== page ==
Wednesday, November 30, 2016

Remembering Father Kolvenbach.

In spite of major events like the U.S. presidential election, this blog has been silent over the past month as I contend with various academic projects. I expect to remain busy in the coming weeks, but I think it's important to write here with some news that touches in a significant way upon my life as a Jesuit: Father Peter-Hans Kolvenbach, the 29th Superior General of the Society of Jesus, died on Saturday in Beirut at the age of 87. Father Kolvenbach was General of the Society when I entered the novitiate and resigned his office while I was in philosophy studies, meaning that my earliest years as a Jesuit took place during his generalate. Though I've seen the election of two superiors general since then - Father Adolfo Nicolás in 2008 and, last month, Father Arturo Sosa - the fact that Father Kolvenbach was the first General of my Jesuit life gives him a special place in my heart and memory.

As Superior General of the Society from 1983 to 2008, Father Kolvenbach led the Society of Jesus through a period of great challenge and opportunity. Elected in the aftermath of Pope John Paul II's intervention into the governance of the Order, Father Kolvenbach applied the diplomatic finesse and tact he had honed as a missionary in war-torn Lebanon to the task of restoring trust between the Holy See and the Society. In his twenty-five years as General, Kolvenbach faced the challenge of changing demographics as the number of Jesuits in Europe and North America fell and vocations boomed in Africa and Asia and responded to new geopolitical realities as the fall of the Iron Curtain gave the Society greater freedom of action in the former Soviet bloc.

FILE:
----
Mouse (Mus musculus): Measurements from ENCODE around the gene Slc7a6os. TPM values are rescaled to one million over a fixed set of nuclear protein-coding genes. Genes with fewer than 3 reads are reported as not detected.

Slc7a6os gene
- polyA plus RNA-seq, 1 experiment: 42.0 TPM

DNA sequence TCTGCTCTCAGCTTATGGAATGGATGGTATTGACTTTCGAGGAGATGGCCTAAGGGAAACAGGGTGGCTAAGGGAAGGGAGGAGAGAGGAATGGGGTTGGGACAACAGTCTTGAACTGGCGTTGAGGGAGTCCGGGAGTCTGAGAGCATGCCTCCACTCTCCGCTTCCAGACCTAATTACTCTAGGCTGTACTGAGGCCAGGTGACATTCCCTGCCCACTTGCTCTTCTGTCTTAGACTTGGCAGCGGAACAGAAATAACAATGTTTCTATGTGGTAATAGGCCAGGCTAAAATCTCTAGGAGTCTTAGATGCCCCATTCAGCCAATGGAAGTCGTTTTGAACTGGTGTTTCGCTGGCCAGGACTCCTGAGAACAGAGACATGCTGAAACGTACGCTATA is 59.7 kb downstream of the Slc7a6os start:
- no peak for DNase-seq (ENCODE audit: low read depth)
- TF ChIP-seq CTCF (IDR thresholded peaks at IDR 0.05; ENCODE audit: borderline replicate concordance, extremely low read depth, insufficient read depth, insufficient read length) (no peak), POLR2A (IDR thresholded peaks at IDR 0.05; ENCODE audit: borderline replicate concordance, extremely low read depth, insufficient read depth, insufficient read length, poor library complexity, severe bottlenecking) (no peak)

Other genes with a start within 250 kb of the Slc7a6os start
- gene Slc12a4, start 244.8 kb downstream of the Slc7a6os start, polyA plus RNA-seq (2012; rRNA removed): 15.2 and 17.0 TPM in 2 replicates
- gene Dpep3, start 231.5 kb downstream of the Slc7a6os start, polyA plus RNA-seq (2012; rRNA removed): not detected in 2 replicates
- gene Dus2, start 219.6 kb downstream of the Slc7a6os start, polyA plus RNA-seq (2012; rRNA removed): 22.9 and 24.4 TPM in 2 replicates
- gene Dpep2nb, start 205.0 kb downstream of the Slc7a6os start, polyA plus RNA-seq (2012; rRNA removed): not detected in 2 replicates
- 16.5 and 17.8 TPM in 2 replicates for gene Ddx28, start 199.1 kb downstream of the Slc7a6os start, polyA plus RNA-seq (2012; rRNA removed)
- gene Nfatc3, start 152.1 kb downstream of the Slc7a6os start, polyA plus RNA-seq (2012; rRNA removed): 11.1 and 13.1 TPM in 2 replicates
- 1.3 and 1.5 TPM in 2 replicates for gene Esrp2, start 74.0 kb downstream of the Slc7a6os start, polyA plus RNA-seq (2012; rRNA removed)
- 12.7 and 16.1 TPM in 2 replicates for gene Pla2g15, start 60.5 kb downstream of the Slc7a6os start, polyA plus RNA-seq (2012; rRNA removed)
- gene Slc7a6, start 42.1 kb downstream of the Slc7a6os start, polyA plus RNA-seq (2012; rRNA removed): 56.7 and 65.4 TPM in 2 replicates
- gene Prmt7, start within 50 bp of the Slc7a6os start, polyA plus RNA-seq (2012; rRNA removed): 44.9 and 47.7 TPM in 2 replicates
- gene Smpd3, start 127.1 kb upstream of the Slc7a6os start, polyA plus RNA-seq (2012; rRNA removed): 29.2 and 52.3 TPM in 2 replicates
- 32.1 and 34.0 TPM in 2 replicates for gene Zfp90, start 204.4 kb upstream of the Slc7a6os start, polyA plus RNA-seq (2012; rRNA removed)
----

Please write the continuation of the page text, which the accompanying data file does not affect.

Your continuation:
Though the General of the Society is elected for life, as he reached his ninth decade Father Kolvenbach sought and received permission from Pope Benedict XVI to resign his office and allow for the election of a new General. Returning to Beirut after his resignation, Father Kolvenbach quietly resumed the scholarly study of Armenian linguistics and literature that had occupied him before he was called to positions of leadership in the Society. Always humble and unassuming, Father Kolvenbach reportedly responded to the election a few weeks ago of Father Arturo Sosa as the new Jesuit general not by offering his own advice or personal opinion but by sending his successor a one-sentence note promising prayers.

As I pray for the repose of Father Peter-Hans Kolvenbach, I also pray also that many other Jesuits will be inspired to emulate his exemplary characteristics - brilliance balanced by humility, a sharp memory matched by great discretion, and a notable simplicity of life combined with gracious generosity. May his memory be eternal! AMDG.


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